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How to Help Your Own Personal Injury Case

The Advocate Files: Personal Injury


Toronto Personal Injury Paul Cahill - Serving Toronto, Oakville and GTA`

How to Help Your Own Personal Injury Case

Comment by: Paul CahillToronto Personal Injury Lawyer at Will Davidson LLP.

Seeing a doctor as soon as possible is the first step any potential claimant in a personal injury case should take, says Toronto personal injury lawyer Paul Cahill.

Having the injury they sustained treated and documented by a medical professional is key, he tells us.

“Sometimes when people get hurt, they may not realize how long the injuries may last and how serious they may become so they delay seeing their doctor.”

But Cahill, partner with Will Davidson LLP, says waiting even a day to see a doctor may present a problem if the matter goes to litigation and the injury isn’t properly documented.

Contacting a lawyer early in the process to seek legal advice is also important, he adds, and it can help you avoid potential pitfalls.

For example, by providing statements to an insurance company before obtaining legal advice, you can inadvertently damage your case without realizing it, Cahill says.

“Some people feel as if they should co-operate with the insurance company on their own before they retain a lawyer to see if they can work things out themselves,” he says.

While that may seem to make sense in an ideal world, Cahill says, the problem is that most claimants simply don’t have the same expertise as the insurance adjustors they are dealing with.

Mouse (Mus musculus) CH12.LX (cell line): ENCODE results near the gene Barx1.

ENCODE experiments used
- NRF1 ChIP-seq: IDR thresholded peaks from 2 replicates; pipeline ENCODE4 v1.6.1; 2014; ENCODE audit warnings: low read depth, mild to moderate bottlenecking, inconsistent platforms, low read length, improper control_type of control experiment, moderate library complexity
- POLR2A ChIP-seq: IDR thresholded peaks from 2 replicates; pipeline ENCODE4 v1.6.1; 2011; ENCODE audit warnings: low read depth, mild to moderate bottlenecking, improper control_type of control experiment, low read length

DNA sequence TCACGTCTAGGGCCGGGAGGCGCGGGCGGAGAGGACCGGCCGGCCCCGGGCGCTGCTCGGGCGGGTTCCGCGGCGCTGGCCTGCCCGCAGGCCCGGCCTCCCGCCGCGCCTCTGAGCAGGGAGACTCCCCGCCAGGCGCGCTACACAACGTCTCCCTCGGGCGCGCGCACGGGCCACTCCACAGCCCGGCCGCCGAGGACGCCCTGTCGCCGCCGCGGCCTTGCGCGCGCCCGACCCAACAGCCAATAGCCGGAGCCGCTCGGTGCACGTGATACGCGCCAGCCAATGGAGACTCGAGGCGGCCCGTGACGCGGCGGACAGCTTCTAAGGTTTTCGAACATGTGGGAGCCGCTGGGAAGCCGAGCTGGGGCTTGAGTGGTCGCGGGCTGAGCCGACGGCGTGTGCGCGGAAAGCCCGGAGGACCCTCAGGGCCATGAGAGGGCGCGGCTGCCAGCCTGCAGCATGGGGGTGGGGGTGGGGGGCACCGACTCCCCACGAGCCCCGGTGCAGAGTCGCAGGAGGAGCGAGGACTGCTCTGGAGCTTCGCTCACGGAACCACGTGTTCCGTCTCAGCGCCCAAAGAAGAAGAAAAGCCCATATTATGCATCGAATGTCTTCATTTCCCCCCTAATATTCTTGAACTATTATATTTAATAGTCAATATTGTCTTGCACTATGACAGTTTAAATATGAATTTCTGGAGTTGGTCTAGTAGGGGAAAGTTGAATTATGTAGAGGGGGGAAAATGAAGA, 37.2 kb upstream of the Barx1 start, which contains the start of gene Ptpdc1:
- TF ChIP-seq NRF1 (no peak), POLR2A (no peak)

“It can be a bit of an uphill battle for people who don’t understand how the system works and they can be taken advantage of,” he says.

“Sometimes, claimants will be asked to provide a written statement to an insurance company early on and they may not explain themselves in such a way that is beneficial to their case, and that can end up being used against them.”

Cahill says it’s also critical for claimants to document everything right from the beginning.

“You may not need the information later but if you do need it, you’ll be glad to have it,” he says.

Such documentation can include photographs of the injuries, the location of the accident and cause of your injury, Cahill says.

“If it’s a car accident, take pictures of the car,” he says. “If it’s an occupiers’ liability claim and you’ve tripped and fallen, take photos of what you’ve tripped on. Take measurements of the differential of the sidewalk, the concrete slab or whatever it was that caused you to fall.

“Things can quickly change. You may think, ‘Well, it’s only been a few weeks since the fall,’ but you can go back to where you fell and find the hazard that you tripped on has now been fixed or remediated, which can then prove to be a challenge to you to move forward with a case.”

And as the civil litigation process moves forward, claimants also wrongly assume that insurance companies won’t look at their social media posts, Cahill says.

“Insurance companies do care; they will look, and they will find all of your posts,” he says.

“The reality is that anyone who uses social media understandably tries to portray whatever they post in the most favourable light possible. Most people won’t post how they’re sad, depressed and suffering from excruciating back pain that has prevented them from sleeping for several days. They’re going to try to make themselves look as good as possible.”

The concern is that those posts may not be representative of what their daily life is like, Cahill says.

“But it will certainly be construed as that by the insurance company,” he says. “Really, you need to be careful about what you post on social media, and you should ask yourself whether it’s worthwhile having an account at all.”

Claimants should never underestimate the power of their social media posts, he adds.

By avoiding these pitfalls, potential claimants can help their personal injury case, Cahill says.

Does this article speak to you? Was it helpful?

Paul Cahill focuses his practice on serious personal injury matters. If you or a person you love has been injured in any type of accident, contact Paul Cahill for a free, no obligation consultation.

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